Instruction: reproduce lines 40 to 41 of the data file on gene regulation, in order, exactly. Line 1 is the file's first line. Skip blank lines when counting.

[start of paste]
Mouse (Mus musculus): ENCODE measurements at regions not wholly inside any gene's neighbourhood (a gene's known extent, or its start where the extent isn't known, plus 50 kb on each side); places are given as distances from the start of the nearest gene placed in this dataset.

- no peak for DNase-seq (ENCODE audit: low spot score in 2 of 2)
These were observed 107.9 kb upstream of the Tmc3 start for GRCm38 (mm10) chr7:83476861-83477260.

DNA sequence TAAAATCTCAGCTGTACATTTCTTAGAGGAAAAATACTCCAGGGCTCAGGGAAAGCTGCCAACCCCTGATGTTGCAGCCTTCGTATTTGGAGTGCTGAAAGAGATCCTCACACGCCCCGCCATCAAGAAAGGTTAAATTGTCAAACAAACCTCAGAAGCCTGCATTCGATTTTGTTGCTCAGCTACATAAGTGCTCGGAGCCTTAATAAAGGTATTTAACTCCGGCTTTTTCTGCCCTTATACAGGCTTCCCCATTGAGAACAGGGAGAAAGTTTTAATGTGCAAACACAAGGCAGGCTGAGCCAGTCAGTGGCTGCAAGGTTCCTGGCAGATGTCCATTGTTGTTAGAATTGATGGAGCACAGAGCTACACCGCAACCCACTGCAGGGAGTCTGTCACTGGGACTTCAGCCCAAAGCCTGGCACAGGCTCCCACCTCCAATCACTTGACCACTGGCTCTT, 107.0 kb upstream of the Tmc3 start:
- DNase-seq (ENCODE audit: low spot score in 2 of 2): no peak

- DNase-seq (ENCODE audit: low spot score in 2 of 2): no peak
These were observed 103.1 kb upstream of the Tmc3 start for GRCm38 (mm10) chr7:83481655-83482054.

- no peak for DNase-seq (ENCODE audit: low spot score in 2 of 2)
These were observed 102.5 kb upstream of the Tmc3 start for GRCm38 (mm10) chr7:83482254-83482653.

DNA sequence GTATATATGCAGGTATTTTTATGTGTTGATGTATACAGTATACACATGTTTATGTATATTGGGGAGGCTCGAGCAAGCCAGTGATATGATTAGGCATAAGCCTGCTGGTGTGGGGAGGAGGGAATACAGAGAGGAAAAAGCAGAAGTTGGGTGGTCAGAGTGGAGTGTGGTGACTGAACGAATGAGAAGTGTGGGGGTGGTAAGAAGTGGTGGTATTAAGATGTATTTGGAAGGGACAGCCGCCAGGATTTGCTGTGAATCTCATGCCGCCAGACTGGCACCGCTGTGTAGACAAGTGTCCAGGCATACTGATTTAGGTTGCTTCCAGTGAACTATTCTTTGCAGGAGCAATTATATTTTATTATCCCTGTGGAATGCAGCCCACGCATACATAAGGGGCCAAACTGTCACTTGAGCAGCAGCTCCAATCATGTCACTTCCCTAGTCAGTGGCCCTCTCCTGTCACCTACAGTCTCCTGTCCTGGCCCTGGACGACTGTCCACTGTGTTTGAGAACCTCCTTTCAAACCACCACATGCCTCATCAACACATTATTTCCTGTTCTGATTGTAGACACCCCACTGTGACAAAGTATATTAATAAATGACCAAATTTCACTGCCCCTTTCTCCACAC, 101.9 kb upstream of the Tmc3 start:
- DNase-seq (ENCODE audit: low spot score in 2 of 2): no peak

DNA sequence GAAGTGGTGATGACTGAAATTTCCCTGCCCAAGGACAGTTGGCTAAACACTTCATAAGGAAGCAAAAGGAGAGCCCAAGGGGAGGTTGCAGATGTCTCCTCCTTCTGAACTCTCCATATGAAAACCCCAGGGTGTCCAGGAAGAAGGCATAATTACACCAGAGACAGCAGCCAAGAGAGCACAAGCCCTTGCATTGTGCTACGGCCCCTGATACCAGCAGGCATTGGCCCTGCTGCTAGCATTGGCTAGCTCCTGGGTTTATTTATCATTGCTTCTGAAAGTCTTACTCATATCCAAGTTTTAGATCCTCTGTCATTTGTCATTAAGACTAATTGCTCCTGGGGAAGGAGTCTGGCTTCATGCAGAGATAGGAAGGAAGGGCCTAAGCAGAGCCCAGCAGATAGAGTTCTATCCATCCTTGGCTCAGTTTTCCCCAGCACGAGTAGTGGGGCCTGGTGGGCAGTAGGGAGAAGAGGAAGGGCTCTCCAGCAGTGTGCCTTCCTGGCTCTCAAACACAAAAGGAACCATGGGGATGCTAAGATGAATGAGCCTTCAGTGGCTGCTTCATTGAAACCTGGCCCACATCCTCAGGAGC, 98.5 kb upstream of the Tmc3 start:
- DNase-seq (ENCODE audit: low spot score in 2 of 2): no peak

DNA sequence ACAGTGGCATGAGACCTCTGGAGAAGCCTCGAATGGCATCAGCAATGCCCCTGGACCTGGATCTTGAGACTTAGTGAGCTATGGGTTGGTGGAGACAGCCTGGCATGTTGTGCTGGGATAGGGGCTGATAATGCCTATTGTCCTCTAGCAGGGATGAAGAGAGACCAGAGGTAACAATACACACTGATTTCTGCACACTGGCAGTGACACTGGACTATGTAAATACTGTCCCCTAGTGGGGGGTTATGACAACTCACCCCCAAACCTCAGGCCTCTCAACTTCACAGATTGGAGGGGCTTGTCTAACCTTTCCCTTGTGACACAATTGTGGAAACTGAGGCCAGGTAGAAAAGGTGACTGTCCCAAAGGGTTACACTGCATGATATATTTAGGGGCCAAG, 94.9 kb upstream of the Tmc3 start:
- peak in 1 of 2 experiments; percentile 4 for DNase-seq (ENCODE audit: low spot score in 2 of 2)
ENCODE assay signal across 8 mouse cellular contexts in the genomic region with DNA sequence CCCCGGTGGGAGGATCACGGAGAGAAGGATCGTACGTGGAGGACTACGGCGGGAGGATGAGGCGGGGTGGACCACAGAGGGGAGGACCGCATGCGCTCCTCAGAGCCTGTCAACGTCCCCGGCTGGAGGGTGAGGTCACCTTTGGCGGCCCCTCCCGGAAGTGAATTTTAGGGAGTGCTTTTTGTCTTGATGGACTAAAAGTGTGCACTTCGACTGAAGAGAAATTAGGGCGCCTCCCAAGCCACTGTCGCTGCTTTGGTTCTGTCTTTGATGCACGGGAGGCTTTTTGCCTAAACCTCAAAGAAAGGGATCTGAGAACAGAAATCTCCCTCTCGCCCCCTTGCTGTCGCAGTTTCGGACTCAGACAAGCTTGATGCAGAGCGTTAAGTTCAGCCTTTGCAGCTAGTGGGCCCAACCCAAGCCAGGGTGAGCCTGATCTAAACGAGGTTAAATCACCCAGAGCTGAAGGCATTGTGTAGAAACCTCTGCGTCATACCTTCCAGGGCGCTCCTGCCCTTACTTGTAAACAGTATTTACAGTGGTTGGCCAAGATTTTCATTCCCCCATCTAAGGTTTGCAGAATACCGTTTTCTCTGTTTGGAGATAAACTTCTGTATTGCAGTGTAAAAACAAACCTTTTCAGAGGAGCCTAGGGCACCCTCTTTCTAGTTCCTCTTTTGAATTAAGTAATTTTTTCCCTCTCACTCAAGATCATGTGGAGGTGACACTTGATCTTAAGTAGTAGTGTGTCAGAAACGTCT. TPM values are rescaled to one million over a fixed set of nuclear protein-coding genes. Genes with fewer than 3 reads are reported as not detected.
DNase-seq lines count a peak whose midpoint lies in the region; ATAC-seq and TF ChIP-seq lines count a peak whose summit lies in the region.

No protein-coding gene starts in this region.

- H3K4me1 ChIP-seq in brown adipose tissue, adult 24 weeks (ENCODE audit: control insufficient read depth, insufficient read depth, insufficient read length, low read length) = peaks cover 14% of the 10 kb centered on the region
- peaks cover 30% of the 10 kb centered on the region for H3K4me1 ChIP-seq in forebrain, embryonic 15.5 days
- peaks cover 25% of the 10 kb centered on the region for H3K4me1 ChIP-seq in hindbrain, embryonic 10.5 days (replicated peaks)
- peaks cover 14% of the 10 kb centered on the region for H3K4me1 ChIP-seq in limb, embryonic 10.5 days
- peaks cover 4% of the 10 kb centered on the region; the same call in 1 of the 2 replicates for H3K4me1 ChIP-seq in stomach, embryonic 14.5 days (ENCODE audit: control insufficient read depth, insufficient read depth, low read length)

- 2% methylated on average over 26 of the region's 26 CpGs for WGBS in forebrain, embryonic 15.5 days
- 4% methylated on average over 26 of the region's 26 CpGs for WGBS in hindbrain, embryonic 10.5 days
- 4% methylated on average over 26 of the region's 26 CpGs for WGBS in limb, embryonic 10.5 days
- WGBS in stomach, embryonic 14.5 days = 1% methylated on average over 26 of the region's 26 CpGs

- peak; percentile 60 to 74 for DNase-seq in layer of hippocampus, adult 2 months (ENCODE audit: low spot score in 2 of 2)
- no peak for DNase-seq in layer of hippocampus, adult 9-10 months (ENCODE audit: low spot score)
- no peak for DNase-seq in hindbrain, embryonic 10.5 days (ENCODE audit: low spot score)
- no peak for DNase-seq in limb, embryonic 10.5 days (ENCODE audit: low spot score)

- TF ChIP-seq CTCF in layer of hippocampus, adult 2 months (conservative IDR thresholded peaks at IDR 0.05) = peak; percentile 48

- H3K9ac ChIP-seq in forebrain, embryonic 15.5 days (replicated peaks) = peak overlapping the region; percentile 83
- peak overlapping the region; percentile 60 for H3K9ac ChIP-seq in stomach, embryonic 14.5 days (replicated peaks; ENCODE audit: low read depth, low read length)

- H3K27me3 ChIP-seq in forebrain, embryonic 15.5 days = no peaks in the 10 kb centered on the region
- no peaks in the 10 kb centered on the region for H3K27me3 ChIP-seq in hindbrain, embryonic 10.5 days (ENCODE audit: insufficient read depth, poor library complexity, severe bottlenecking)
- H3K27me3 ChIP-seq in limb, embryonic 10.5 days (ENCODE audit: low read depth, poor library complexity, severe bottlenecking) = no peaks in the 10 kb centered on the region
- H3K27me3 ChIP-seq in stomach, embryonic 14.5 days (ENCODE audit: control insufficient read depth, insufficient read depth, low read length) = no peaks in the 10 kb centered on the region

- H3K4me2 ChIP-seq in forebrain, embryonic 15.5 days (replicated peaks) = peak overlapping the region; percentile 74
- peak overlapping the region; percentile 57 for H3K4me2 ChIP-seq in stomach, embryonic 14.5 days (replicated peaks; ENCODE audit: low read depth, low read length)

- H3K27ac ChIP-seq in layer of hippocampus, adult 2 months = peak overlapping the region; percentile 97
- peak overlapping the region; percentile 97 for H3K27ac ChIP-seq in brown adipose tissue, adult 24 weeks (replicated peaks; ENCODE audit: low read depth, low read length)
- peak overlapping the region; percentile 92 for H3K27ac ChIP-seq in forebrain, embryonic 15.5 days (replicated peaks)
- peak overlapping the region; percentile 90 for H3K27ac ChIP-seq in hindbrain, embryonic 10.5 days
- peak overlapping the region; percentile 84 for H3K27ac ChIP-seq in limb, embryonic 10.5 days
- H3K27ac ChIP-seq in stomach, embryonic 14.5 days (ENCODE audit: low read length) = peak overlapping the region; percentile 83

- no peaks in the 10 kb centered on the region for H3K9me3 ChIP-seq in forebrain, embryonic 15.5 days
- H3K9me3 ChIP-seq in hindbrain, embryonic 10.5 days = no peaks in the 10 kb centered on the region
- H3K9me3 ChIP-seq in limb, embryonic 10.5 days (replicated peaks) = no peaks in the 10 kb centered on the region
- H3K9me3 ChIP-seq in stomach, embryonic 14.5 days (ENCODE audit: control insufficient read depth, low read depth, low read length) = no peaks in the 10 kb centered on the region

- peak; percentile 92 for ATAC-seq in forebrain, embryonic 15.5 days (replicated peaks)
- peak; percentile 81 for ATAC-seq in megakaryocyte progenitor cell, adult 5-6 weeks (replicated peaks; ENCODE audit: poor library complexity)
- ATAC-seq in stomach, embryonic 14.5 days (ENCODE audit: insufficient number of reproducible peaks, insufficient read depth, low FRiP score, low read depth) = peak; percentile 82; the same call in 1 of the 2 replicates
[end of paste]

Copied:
- peak overlapping the region; percentile 57 for H3K4me2 ChIP-seq in stomach, embryonic 14.5 days (replicated peaks; ENCODE audit: low read depth, low read length)

- H3K27ac ChIP-seq in layer of hippocampus, adult 2 months = peak overlapping the region; percentile 97